Our Pillars of Conservation
Since 2002, Worldwide Experience has been involved in supporting conservation work in various ways. Firstly, our team assisted with the development of several of the projects in our portfolio. Secondly, we expanded our portfolio in line with our vision to diversify our outreach by partnering with various NGOs and growing our conservation network. All project partners were vetted to ensure they share our ethos of making a difference ethically and authentically. Lastly, we made these conservation initiatives accessible to students and volunteers as travel experiences. Our travellers reconnect with nature, learn about the importance of conservation and leave inspired to do their bit in the preservation of our natural world.
Conservation of the planet’s remaining wilderness areas, ecosystems and biodiversity is crucial to the livelihoods of all species on earth, including our own. Beyond this fact, the question lies in how to go about restoring and protecting habitats, plants and animals.
Our holistic conservation approach is aimed at integrating our four primary pillars: Ecosystems, Community, Sustainability and Education. If one pillar is absent, the rest will be compromised.
We work to conserve natural habitats and their species. Of particular focus is the preservation of biodiversity; the more diverse the life in an ecosystem, the more resilient and adaptable that ecosystem will be. Wildlife has been facing accelerated extinction due to human activities, and every time a species goes extinct, the web of life is weakened. It’s not only the species that is lost but the relationships that the species has with the rest of the ecosystem, it has a ripple effect.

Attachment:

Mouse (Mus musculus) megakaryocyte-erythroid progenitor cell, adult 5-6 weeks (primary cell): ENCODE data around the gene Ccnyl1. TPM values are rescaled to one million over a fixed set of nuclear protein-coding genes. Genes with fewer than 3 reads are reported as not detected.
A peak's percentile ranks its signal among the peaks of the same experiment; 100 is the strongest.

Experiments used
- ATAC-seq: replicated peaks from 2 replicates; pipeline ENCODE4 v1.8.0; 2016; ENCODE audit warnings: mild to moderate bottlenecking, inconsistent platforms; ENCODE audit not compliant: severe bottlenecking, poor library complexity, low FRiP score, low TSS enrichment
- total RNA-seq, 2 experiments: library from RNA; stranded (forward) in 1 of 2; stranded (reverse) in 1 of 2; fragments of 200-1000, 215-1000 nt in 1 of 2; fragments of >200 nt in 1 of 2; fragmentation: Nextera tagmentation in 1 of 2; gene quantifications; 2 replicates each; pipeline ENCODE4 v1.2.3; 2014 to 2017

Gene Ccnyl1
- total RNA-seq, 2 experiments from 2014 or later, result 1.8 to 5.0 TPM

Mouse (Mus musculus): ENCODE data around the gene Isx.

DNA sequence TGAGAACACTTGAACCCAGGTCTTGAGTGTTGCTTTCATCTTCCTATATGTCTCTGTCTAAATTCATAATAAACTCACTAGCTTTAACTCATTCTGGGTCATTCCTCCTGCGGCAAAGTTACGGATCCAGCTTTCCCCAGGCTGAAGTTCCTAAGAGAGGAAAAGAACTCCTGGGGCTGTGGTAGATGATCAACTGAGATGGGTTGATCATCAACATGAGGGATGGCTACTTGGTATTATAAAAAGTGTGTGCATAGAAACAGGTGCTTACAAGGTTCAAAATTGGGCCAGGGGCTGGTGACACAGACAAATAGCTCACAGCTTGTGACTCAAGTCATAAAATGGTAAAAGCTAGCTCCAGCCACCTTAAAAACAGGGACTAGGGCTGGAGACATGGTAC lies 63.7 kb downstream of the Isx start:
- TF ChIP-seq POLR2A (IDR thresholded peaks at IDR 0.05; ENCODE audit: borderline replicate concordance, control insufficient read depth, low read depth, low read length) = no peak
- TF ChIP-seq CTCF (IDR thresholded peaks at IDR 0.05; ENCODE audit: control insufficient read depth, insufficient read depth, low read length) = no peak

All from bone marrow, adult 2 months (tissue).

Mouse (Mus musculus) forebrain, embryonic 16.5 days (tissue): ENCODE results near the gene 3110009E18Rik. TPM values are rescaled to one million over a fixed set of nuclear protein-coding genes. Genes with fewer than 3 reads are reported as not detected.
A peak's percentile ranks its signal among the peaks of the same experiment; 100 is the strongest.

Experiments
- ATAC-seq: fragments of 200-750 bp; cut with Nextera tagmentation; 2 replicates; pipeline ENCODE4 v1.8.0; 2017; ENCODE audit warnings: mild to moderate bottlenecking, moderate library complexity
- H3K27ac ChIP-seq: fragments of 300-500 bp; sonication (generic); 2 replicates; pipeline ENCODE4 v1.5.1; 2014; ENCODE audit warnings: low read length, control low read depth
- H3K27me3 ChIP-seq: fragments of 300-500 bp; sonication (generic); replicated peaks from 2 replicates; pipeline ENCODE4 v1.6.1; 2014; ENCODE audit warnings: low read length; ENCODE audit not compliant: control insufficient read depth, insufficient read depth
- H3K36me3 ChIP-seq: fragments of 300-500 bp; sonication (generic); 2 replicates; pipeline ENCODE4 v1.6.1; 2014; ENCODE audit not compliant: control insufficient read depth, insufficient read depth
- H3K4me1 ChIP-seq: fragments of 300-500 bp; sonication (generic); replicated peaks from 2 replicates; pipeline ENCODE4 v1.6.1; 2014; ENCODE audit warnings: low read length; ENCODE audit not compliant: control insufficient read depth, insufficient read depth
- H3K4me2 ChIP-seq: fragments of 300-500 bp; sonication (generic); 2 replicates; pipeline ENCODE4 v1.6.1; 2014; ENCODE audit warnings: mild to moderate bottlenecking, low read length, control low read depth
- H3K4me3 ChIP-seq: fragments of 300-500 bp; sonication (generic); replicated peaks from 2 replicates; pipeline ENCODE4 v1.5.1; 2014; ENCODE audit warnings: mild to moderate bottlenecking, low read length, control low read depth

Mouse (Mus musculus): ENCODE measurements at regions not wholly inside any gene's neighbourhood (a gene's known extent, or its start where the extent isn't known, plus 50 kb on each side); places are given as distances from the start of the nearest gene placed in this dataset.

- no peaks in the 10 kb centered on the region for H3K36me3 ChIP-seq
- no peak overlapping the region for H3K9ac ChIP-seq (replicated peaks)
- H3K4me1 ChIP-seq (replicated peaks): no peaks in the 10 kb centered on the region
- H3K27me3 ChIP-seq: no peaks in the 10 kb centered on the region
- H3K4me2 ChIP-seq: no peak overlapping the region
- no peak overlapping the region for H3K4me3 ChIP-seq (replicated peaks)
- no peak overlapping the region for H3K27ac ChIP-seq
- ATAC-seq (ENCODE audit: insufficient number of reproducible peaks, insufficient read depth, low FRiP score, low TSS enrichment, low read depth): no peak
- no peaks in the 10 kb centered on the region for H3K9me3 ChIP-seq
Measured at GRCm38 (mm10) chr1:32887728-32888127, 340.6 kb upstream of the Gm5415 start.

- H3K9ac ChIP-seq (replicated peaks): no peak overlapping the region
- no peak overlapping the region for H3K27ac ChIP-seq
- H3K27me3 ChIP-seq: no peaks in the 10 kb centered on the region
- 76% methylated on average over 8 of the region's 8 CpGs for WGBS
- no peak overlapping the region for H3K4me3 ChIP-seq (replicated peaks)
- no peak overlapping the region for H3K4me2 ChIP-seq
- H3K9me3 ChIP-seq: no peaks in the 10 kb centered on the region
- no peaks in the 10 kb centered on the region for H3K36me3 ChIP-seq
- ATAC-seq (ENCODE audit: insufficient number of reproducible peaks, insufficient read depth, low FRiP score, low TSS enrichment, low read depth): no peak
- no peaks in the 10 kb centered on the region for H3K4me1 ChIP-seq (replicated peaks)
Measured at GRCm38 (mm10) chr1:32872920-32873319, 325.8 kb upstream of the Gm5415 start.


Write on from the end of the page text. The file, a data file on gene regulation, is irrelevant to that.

We believe it is our human responsibility to protect endangered and threatened species and the habitats critical to their survival. One of the greatest threats to many species is the widespread destruction of habitat. The best way to protect endangered species is to protect the special places where they live. Wildlife must have places to find food, shelter and raise their young. As more wildlife habitat is encroached by people, more human-wildlife conflict happens.
Once wildlife has come into conflict with people, their best hope is being rehabilitated in a wildlife sanctuary for release back into the wild. As far as possible, we support wild animals staying in the wild. For the sanctuaries we support where animals, unfortunately, cannot be returned to the wild (either because they’re too injured or habituated to people), we know that our sanctuaries’ practice meets the standards of animal welfare best practice.
Our goal of reconnecting people with nature extends from local communities where our work is done to our volunteers travelling to make a difference with us, and beyond.
Local communities specifically are vital to the success of any conservation effort. We support our NGO partner the CCFA (Community Conservation Fund Africa), specialising in this area of work. The CCFA strives to support these communities through environmental and economic education programmes. This helps to cultivate community leaders who feel empowered and inspired to change the fate of the planet from one that is driven by greed and a scarcity mindset, to one guided by a unified awareness towards abundance, through sustainability.